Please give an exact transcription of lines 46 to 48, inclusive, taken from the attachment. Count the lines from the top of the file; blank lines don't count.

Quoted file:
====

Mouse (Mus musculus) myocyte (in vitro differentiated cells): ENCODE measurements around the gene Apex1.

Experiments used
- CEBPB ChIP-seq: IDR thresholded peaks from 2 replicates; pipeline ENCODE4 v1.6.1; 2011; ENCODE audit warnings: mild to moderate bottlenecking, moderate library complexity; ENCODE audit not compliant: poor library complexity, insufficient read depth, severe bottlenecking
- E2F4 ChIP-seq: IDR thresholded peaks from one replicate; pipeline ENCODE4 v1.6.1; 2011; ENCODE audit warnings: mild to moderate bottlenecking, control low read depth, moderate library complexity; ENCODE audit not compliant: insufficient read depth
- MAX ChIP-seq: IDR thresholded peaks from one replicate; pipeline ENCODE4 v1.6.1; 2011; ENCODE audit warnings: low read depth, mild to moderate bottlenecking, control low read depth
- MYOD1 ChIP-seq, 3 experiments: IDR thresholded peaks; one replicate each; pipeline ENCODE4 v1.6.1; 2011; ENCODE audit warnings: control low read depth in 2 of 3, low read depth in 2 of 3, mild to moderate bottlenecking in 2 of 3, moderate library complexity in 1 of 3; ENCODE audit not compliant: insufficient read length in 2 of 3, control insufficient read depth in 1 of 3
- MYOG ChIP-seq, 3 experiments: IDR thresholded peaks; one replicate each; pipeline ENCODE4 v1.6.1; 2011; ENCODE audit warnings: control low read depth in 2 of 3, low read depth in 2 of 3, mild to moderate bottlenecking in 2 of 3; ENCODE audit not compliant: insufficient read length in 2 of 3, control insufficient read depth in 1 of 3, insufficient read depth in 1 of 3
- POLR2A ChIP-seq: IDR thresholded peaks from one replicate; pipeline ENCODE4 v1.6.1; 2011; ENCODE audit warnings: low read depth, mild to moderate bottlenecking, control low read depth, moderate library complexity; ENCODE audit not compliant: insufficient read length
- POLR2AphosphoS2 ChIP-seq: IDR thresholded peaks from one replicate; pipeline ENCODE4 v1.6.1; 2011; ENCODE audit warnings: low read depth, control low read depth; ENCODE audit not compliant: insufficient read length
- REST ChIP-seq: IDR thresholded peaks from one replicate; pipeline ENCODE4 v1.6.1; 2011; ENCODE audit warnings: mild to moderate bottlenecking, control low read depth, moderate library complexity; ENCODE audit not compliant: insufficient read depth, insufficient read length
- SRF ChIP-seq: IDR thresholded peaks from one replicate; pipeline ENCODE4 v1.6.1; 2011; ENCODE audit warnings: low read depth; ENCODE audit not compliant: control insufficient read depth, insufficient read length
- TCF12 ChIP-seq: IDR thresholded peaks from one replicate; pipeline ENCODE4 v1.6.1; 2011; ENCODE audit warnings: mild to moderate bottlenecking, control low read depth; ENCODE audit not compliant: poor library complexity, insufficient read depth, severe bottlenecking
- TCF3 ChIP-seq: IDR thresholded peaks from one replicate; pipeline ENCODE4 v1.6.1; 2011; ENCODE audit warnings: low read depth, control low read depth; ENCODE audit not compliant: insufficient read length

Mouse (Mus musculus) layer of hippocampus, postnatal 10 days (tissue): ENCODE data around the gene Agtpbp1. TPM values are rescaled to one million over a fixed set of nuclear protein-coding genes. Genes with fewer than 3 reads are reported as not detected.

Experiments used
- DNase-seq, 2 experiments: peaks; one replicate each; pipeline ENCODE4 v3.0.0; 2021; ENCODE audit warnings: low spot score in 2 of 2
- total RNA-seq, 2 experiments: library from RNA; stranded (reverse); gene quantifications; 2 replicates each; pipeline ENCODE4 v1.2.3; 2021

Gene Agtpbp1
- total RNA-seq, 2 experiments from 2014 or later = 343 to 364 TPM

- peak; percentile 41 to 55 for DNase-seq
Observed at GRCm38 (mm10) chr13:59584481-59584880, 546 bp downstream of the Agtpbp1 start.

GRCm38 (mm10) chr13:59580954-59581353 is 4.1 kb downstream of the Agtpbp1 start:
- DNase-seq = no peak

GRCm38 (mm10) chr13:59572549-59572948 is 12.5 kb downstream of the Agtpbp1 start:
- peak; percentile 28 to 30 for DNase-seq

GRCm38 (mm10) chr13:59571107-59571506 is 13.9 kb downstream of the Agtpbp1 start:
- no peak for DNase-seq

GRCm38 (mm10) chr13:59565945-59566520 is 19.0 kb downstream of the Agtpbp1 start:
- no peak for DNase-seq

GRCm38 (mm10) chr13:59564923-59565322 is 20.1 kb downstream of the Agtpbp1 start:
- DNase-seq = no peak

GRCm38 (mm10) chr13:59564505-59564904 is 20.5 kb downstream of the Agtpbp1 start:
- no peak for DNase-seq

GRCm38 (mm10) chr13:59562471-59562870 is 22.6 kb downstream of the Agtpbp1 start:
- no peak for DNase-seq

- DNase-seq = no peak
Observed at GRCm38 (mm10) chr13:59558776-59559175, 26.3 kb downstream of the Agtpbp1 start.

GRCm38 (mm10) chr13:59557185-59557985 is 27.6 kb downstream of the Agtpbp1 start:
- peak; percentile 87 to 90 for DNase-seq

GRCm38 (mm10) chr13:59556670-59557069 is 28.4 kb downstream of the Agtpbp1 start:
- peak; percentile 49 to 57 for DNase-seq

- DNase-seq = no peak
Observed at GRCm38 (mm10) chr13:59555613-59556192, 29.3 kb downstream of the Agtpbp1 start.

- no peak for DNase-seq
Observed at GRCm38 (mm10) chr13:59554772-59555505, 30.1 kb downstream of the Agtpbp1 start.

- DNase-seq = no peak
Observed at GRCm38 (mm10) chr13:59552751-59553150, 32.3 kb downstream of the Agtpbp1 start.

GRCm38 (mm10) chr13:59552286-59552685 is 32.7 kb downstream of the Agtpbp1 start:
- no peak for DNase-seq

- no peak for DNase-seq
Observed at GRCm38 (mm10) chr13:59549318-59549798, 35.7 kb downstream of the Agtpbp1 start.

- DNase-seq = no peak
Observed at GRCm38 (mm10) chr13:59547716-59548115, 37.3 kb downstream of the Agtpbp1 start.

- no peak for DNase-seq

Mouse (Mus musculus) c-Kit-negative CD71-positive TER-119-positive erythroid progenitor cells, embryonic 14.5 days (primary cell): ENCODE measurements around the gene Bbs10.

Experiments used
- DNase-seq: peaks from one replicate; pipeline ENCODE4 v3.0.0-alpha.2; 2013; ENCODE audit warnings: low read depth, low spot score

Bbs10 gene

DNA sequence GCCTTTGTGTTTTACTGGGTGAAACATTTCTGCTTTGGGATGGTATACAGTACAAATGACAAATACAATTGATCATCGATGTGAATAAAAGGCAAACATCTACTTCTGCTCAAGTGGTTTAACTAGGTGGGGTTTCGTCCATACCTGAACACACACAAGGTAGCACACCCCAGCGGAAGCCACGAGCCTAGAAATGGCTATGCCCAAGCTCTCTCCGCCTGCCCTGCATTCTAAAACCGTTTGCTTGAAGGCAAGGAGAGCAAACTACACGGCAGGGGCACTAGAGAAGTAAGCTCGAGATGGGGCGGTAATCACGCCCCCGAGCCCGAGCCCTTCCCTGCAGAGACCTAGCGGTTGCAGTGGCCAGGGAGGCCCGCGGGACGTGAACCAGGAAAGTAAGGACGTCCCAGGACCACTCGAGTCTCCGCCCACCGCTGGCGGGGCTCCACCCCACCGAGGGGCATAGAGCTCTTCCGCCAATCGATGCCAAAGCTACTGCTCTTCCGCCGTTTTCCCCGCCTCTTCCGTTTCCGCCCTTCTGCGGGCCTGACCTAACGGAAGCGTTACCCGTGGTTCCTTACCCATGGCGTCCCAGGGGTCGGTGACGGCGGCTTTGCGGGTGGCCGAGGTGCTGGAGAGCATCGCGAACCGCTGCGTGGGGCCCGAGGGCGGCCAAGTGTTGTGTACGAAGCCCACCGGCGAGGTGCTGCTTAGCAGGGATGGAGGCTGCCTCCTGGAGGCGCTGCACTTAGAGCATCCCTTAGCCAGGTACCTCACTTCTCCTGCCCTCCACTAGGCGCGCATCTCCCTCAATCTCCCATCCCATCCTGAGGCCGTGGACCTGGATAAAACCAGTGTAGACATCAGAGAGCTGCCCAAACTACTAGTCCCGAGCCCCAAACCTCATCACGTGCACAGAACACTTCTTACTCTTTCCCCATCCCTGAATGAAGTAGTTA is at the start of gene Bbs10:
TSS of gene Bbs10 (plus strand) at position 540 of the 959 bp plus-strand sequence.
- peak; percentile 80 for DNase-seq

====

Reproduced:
- DNase-seq = no peak
Observed at GRCm38 (mm10) chr13:59552751-59553150, 32.3 kb downstream of the Agtpbp1 start.

GRCm38 (mm10) chr13:59552286-59552685 is 32.7 kb downstream of the Agtpbp1 start: